Juggling the financial puzzle of your child’s education expenses with increasing inflation is no easy task. Whether you are currently contributing to the Registered Education Savings Plan (RESP) or considering setting it up to pay for your child’s post-secondary education, it is important to know the various RESP withdrawal rules.

We’ve compiled this guide on everything you need to know about RESPs in Canada.

Key Takeaways
  1. Any adult—parent, guardian, grandparent, other relative, a friend—can open an RESP account for a child. Adults can also open RESPs for themselves.
  2. The government benefits of an RESP include the Canada education savings grant (CESG), the Canada Learning Bond (CLB), and the provincial benefits of British Columbia and Québec.
  3. No contributions to the RESP are needed to get the Canada Learning Bond (CLB).

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What is an RESP?

An RESP is a long-term savings plan in Canada to help parents and guardians save for a child’s post-secondary education. If the school and program are eligible for an RESP, the benefits can be used to pay for your child’s tuition, books, tools, transportation, and rent.

As an eligible adult (also called a “subscriber”), you can open an RESP with a financial organization (known as a “promoter”) for the following beneficiaries:  

  • Your own child
  • Someone else’s child, including a grandchild, niece, nephew, or friend’s child
  • Yourself or another eligible adult

Depending on your situation, you can choose between three types of Registered Education Savings Plans (RESPs). Let’s take a look at these plans in greater depth.

3 government benefits of Registered Education Savings Plans

There are 3 different RESP plans offered by the government. Here are the specifics on each:

  1. Canada Learning Bond (CLB)

The CLB offers financial support to eligible children from families with low income. You are not required to make contributions to the RESP to access the Canada Learning Bond.

Your beneficiary receives $500 in the first year and then another $100 each year until they reach the age of 15, up to a lifetime maximum of $2,000. Adults born in 2004 or later can also receive the CLB until the age of 21. 

To qualify for the CLB, you must be eligible to receive the Canada child benefit (CCB) as the primary caregiver of the beneficiary.

  1. Canada education savings grant (CESG)

To receive this government grant, subscribers have to contribute to their RESP. The CESG then adds a percentage of the contributions—up to 20% of the first $2,500. The maximum amount of a CESG is $500 each year until the beneficiary turns 17, up to a lifetime maximum of $7,200.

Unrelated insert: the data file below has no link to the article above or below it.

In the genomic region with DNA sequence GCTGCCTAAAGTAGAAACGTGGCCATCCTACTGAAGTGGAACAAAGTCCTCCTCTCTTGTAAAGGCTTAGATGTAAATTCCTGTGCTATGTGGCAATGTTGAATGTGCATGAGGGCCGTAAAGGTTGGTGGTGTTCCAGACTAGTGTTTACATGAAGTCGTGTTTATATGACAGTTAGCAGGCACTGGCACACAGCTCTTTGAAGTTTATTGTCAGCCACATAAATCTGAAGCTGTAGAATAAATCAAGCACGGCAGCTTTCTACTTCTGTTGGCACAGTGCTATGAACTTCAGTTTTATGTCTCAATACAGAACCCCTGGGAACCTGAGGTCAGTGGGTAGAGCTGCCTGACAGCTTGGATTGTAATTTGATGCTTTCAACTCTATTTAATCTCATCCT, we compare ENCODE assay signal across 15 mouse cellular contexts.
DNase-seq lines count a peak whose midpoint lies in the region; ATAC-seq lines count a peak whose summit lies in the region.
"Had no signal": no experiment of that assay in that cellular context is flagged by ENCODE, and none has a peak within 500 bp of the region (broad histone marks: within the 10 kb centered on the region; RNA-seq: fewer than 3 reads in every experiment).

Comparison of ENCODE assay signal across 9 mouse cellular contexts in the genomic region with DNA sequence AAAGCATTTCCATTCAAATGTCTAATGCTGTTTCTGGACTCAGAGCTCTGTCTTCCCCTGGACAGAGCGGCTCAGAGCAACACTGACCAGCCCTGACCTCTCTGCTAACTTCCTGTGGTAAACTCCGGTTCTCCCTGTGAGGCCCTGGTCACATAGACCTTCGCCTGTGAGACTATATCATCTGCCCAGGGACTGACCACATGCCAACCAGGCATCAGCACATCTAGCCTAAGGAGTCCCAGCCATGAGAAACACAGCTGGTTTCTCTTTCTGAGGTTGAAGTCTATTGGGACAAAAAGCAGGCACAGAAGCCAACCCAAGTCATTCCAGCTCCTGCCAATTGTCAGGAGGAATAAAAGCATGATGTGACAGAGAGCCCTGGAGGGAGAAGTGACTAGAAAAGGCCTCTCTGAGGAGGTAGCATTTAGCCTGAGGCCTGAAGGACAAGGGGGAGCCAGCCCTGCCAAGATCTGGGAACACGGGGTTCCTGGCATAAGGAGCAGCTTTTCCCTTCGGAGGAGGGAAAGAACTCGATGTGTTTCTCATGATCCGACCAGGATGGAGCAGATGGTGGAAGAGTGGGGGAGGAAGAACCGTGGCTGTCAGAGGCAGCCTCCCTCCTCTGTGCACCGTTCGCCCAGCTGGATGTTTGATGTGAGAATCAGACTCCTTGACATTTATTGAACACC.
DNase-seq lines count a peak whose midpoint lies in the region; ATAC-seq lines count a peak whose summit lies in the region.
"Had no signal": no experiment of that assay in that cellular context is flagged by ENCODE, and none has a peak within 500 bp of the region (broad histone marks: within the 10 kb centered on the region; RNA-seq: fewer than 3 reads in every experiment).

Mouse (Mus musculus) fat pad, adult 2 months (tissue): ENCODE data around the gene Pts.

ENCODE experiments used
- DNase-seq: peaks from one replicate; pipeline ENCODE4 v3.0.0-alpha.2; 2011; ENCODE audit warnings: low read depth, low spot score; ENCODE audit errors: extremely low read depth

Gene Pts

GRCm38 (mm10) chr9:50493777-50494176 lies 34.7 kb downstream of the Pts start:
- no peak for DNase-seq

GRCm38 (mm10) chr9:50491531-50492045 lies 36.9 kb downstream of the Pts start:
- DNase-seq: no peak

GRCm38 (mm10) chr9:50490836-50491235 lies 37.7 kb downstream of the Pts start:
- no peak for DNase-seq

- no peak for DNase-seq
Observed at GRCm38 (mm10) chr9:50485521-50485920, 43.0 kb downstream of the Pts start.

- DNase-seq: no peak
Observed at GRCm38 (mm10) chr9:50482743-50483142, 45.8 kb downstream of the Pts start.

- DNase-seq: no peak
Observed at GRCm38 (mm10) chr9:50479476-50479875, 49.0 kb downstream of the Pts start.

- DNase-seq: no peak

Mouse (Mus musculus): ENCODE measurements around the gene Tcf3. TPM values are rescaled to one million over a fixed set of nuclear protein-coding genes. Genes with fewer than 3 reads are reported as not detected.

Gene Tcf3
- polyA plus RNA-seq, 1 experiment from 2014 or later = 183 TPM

Children from families with middle- or low-income levels receive an additional amount of up to $100 annually.

  1. Provincial benefits of British Columbia and Québec

In addition to federal RESP benefits, British Columbia residents are eligible for a one-time, provincial amount of $1,200 under the BC Training and Education Savings Grant (BCTESG)

Québec also offers a provincial benefit under the Québec education savings incentive (QESI) which encourages families to start saving early for their child’s post-secondary education. Each year, this refundable tax credit offers an amount equal to 10% of your yearly RESP contributions—up to a maximum of $250. To help low-income and middle-income families, QESI gives an additional amount of up to $50 per year.

How much money does the government contribute to an RESP?

Here’s a breakdown of how much money government benefits add to your RESP.

RESP benefit

Maximum contribution

Yearly contribution

Canada education savings grant (CESG)

Lifetime maximum of $7,200 per child

20% of the yearly contributions, up to a maximum of $500

Up to another $100 for eligible families with low- and middle income

Canada Learning Bond (CLB)

Lifetime maximum of $2,000 per child

$500 the first year and $100 each succeeding year 

British Columbia Training and Education Savings Grant (BCTESG)

One-time $1,200 grant 


Québec education savings incentive (QESI)

Lifetime maximum of $3,600 

10% of the net yearly contributions, up to a maximum of $250

An additional amount of up to $50 per year for low-income and middle-income families

What are the different types of RESP withdrawals?

Money in an RESP comes from contributions made by you (the subscriber), benefits received from the government, and interest accumulated on the money in the RESP. 

Because of these different sources, there are different types of RESP withdrawals:

  1. Educational assistance payment (EAP)

An EAP includes money from government benefits and accumulated interest. The beneficiary receives this amount from an RESP to finance the cost of their post-secondary education. Since EAPs are income for the students, those students must include the amount on their income tax and benefit return.